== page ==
So, we went to Columbus today to shop.
We do this fairly frequently, considering that Columbus is an hour and a half drive away from home. But we hadn’t gone there to shop for meat and chicken at the North Market since before Christmas.
Which meant, my freezer was becoming bare.
You know, we were down to some weird stuff like chicken bones, a bit of bacon, a pound of ground sirloin and a ham hock. Which, mind you, is fine–I can come up with any number of dishes that would utilize some of these items, but the possibilities for variety were limited, and being as I live with two people who -can- be picky eaters (though they generally are not), a larder which is rapidly approaching empty can be a tragic thing.
So, off we trundled to Columbus, in order to make the meat and chicken buying mission. I figured that while we were there, we would stop at the Columbus Asian Market, as I was nearly out of my favorite brands of soy sauce and coconut milk, neither of which are carried by our local, quite good New World Market. Besides–I needed bitter melon, gai lan and fresh water chestnuts, and these are not often available at our market.
We took Dan with us on our mission, and, as he and Heather have become enamored of the meats at Bluescreek, he, too, did some shopping. He also picked up fish sauce, as I suspect Heather is planning some Thai cooking soon. (You go, Heather! I hear you have been printing out my recipes! Woohoo!)
And we ate at the Hometown Chinese Carryout and Deli, which had a facelift while we had been away, and discovered that the food tasted just as lovely as we remembered it.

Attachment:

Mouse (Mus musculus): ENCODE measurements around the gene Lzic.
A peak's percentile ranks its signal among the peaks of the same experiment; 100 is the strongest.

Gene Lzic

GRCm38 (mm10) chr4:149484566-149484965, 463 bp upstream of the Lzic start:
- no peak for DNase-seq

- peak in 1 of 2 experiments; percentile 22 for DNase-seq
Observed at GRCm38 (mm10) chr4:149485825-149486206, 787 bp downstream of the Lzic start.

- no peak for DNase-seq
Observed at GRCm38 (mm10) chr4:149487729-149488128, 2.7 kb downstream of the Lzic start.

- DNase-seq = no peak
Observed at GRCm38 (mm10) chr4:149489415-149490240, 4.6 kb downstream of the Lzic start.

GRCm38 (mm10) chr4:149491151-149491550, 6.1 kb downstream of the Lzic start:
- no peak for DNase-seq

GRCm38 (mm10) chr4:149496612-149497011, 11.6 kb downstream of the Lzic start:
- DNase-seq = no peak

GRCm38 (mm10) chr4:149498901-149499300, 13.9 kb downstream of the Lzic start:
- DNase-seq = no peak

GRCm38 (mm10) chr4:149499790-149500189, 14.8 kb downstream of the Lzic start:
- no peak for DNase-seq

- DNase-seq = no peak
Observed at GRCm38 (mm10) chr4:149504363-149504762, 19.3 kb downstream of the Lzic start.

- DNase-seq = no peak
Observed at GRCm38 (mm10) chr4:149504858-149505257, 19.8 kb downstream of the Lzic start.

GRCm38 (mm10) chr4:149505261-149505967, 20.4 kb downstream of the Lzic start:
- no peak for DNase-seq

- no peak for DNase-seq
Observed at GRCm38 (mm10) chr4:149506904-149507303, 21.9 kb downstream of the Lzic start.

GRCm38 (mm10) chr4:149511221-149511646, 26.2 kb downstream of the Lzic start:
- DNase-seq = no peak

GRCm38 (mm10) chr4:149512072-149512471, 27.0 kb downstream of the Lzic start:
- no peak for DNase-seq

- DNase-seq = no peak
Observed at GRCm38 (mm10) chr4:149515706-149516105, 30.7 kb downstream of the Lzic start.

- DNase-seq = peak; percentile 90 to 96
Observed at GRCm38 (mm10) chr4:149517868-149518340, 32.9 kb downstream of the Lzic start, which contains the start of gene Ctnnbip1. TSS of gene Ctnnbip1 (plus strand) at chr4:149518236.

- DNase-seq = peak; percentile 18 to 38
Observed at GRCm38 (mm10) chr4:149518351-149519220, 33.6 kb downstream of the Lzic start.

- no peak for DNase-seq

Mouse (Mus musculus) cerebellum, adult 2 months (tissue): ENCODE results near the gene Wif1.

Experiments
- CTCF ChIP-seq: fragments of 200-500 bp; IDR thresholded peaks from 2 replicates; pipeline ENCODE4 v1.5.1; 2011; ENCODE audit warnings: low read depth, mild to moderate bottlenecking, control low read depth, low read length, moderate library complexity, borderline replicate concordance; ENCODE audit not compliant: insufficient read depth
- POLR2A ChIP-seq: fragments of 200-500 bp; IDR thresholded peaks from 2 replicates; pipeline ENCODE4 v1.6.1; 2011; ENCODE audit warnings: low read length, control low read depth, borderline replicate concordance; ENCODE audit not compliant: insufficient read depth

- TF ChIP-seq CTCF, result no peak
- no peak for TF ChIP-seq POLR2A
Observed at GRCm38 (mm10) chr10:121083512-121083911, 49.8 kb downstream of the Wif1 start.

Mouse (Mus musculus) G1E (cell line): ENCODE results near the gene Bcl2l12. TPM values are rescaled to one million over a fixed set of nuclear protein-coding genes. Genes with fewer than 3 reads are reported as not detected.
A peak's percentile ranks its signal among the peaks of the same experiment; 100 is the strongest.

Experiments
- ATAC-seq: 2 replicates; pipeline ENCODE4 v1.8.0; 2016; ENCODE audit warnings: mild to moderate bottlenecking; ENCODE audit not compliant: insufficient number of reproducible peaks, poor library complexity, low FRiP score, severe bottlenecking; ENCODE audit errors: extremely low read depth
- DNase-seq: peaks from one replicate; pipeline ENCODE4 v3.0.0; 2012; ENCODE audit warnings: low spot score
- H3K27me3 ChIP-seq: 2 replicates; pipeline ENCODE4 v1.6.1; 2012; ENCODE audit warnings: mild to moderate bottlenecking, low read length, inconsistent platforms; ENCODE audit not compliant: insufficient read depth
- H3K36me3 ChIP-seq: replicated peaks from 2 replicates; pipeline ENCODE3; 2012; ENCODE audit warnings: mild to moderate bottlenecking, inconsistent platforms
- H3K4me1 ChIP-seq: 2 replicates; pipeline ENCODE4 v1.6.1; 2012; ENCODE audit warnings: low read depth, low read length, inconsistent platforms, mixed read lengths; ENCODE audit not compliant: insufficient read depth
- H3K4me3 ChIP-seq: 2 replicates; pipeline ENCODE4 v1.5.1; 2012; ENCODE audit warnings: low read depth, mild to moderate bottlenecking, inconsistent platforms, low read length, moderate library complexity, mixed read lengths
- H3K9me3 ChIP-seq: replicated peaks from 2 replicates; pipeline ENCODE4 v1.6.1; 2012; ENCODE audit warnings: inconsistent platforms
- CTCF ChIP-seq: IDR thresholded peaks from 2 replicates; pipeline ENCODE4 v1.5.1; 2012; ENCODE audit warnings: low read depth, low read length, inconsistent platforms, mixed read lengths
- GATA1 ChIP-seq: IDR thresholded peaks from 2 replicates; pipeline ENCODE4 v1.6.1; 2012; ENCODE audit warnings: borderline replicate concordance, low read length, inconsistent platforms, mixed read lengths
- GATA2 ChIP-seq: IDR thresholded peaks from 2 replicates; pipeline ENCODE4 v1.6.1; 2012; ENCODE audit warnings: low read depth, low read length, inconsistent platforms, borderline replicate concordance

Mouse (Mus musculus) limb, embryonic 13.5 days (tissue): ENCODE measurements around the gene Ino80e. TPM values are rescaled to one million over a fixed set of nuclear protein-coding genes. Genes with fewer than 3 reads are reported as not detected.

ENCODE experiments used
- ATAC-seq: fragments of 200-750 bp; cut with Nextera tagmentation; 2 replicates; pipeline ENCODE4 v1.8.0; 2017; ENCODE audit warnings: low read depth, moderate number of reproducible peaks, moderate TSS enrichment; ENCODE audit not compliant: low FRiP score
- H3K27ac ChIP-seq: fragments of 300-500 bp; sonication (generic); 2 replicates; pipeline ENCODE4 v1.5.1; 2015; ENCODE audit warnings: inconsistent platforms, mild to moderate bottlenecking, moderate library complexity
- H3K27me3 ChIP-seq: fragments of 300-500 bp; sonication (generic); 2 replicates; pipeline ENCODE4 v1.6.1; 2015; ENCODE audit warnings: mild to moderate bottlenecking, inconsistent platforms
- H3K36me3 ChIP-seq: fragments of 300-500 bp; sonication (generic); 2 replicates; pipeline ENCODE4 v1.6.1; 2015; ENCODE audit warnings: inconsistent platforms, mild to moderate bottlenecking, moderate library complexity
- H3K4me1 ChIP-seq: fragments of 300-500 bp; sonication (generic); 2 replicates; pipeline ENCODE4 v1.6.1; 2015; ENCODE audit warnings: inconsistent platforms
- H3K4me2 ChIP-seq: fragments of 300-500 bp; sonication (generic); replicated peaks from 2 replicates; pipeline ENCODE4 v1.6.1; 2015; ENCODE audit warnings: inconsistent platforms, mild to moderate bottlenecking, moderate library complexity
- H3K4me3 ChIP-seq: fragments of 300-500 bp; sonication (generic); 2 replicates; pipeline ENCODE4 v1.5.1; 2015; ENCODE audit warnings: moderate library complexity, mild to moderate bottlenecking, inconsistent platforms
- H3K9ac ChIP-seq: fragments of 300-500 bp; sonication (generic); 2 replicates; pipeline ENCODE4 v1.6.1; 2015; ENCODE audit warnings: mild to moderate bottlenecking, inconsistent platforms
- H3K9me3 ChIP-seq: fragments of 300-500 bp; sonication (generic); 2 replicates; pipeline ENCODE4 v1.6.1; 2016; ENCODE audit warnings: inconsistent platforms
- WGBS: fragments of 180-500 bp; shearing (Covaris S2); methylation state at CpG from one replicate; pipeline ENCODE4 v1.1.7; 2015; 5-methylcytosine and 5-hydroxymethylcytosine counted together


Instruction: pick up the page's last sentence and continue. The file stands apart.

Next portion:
Then, because, you know, we were in Columbus, we decided to go to the really new, large Indian Market, Patna’s. Because, you know–we hadn’t been.
Ah—what a good idea we had!
They had fresh fenugreek greens, and curry leaves that smelled of heaven. I picked up some lovely tiny eggplant to stuff with spices, and some tiny little gourd-looking things that I have no idea what they are, but I bet they will be good. I will have to ask Indira at Mahanandi to help me identify them (Indira–if you read this–they are the wee green fellows on top of the purple potatoes in the picture), as I very much want to learn a nice way to cook them.
Morganna found a spice I had not run across before, so of course, I bought a small bag: Whole Ganthoda. They look like knobby cut up rhizomes of some sort. I will have to do research on it, ask around (Indira, Meena, VK–help!) and then figure out how to use it. And of course, I will report back here, dear readers.
I also found a beautiful crimson-colored jelly from Pakistan called “rose petal spread.”
Look for a recipe featuring it for Valentine’s Day….
Dan and Zak took all of my exclamations and excited jabbering with great patience, and they waited until Morganna and I finally exausted our curiosity and thrilled gathering of vegetables, dals, spices and greens.
Once we got up to the head of the line to pay, Zak made what he would claim was our most important purchase at Patna’s, which the very nice clerk smilingly retrieved from their refrigerated case: mango barfi.